Many of us were originally involved in the hardcore scene. Currently, the Discipline members are SHV (KLONNS), Keigo Kurematsu who is in charge of graphic design, Pueru (former member of Granule), 1797071 (Ms.Machine), LSTNGT, TIDEPOOL (IN THE SUN), CVLTSL4VE (MOONSCAPE), Ray Uninog, and Golpe Mortal.
Why did you decide to start Discipline, and why did you want to include artists from different genres?
Both founders, Hikari and I, love hardcore punk. We both had our own bands, KLONNS and Granule, but we also grew up with electronic music, hip hop, noise, experimental music… the list goes on and on.
We wanted to organize a release party for a split between our two bands. Eventually, we decided to start a party that would continue on an ongoing basis. The idea of creating a space where all kinds of music could cross over was not something special, but rather a natural idea.
It seems to me that people who organize parties usually have a lot of previous experience going to parties. Did other parties influence Discipline?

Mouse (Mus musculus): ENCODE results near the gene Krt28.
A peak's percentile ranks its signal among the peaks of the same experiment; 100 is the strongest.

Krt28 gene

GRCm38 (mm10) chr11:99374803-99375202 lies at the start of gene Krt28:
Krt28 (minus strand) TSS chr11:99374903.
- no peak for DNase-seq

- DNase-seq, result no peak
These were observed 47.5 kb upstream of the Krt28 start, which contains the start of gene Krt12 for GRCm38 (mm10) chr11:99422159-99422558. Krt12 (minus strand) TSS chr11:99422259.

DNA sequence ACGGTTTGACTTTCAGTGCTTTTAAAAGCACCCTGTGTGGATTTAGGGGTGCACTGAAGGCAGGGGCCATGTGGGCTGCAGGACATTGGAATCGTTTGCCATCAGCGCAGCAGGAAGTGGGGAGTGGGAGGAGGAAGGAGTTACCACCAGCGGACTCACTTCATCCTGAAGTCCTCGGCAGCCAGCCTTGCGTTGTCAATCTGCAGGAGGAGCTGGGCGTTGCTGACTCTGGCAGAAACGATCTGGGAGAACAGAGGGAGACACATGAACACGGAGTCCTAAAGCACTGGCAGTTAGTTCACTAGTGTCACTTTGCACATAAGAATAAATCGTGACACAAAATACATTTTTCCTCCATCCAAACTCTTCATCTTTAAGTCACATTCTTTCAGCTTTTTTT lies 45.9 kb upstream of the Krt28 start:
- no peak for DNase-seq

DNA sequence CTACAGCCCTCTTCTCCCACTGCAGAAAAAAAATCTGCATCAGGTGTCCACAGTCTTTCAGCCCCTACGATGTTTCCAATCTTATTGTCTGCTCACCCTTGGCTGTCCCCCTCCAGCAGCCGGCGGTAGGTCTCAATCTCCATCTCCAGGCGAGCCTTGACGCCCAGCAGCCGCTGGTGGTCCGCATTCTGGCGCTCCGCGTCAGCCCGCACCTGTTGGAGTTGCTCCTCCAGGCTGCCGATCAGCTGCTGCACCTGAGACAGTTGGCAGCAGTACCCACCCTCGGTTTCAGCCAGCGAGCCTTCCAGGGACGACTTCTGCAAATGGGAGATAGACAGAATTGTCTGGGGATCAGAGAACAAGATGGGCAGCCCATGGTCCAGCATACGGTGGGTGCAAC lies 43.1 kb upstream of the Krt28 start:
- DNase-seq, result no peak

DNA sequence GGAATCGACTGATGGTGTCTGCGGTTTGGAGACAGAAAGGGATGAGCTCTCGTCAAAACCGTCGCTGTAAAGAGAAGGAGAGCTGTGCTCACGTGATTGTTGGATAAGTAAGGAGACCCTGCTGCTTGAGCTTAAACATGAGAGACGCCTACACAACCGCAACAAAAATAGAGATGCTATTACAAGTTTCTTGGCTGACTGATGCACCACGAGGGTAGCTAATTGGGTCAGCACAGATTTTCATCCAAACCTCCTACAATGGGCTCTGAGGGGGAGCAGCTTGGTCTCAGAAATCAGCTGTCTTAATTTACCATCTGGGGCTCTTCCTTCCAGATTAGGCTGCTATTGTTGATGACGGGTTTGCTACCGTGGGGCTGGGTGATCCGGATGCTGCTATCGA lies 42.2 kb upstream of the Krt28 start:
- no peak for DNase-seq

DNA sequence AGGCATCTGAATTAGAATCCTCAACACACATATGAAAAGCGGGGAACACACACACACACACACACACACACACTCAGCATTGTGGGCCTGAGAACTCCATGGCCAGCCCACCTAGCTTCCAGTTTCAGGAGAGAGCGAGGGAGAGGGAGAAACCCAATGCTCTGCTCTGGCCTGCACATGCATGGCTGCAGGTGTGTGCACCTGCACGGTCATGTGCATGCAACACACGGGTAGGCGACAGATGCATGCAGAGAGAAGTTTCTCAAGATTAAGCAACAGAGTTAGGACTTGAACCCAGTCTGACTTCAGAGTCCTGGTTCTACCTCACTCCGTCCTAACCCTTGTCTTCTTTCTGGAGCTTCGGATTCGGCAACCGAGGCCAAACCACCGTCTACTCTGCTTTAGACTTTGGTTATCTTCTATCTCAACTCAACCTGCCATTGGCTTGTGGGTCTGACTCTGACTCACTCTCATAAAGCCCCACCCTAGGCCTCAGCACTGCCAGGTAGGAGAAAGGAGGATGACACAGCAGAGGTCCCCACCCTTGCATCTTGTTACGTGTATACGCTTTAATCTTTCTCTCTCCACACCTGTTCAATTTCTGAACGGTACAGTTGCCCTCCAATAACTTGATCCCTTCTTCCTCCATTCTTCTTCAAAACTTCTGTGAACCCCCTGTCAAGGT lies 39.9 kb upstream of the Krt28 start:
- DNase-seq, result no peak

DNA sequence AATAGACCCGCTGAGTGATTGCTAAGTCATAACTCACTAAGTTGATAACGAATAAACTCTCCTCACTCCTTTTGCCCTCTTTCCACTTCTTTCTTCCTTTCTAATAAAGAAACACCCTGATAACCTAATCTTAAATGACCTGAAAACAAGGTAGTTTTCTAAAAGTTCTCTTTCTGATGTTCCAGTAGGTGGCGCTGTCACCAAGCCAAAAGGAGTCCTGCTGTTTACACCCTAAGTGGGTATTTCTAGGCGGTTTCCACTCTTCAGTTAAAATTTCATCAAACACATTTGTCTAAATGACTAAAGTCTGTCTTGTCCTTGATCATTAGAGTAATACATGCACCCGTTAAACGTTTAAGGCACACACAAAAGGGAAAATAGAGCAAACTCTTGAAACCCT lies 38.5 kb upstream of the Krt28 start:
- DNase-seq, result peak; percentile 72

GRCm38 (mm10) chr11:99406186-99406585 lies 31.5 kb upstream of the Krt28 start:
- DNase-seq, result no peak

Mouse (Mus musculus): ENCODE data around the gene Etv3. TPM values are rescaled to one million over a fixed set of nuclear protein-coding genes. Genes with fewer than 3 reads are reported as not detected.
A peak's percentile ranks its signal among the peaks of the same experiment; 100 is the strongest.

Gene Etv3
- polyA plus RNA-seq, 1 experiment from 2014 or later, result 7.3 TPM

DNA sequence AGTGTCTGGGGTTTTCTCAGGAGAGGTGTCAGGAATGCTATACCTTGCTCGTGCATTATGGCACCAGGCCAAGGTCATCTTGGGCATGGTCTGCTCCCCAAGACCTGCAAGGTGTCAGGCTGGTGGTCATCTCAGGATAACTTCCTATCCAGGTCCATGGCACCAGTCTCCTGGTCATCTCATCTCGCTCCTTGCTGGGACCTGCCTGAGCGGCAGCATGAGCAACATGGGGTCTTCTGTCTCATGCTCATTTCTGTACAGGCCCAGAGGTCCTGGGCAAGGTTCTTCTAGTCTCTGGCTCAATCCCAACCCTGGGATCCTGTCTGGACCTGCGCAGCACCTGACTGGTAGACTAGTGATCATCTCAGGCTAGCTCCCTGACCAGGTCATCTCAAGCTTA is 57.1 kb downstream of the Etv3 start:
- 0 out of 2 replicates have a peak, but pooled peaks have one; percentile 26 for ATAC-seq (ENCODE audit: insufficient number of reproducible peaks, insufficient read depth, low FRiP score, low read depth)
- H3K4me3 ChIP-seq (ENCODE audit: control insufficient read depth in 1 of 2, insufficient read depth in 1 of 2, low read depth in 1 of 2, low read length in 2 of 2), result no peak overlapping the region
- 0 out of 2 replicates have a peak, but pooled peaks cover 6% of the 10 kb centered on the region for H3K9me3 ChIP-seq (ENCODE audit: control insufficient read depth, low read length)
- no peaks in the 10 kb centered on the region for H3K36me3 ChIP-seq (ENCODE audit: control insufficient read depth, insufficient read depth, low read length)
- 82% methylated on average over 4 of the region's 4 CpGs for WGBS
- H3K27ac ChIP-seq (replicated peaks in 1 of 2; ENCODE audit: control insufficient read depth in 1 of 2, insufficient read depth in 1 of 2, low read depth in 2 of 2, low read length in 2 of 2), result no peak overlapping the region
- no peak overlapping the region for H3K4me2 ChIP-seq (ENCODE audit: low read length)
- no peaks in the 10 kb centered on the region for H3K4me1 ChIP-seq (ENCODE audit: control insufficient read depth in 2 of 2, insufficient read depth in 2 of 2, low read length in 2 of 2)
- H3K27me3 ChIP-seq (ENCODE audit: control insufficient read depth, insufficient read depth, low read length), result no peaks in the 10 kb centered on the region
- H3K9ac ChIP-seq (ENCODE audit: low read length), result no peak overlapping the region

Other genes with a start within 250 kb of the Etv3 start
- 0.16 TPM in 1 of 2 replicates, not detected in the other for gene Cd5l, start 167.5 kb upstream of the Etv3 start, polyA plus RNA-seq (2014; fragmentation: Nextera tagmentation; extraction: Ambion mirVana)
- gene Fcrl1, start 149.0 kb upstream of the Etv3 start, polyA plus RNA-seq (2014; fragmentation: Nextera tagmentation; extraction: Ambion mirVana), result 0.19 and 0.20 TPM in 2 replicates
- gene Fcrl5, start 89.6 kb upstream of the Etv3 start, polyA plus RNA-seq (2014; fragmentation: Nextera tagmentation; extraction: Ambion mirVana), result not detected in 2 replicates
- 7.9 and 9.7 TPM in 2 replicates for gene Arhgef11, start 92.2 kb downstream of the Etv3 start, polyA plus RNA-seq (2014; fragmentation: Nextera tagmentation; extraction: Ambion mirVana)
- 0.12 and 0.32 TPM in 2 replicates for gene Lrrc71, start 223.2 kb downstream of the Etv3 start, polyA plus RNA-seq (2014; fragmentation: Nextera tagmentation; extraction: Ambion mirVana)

Although I wasn’t able to experience it because of my age, there was a genre-less festival called “RAW LIFE” in Japan in the 2000s. I think that in the Japanese underground, crossing over genres and connecting with each other has always been a normal thing.
My friends from the same generation, Ultrafog, Mari Sakurai, and others, started an electronic music party called “IN HA” at Forestlimit around 2014. I had only ever been in a band, so I was excited to find out that there were people of my generation who were making and playing electronic music. I thought it would be fun to play together.
Also, at the time, Big Love Records in Harajuku was pushing not only indie pop and dance music, but also underground music such as hardcore punk, post-punk, industrial, and black metal. I met LSTNGT at an event organized by Big Love.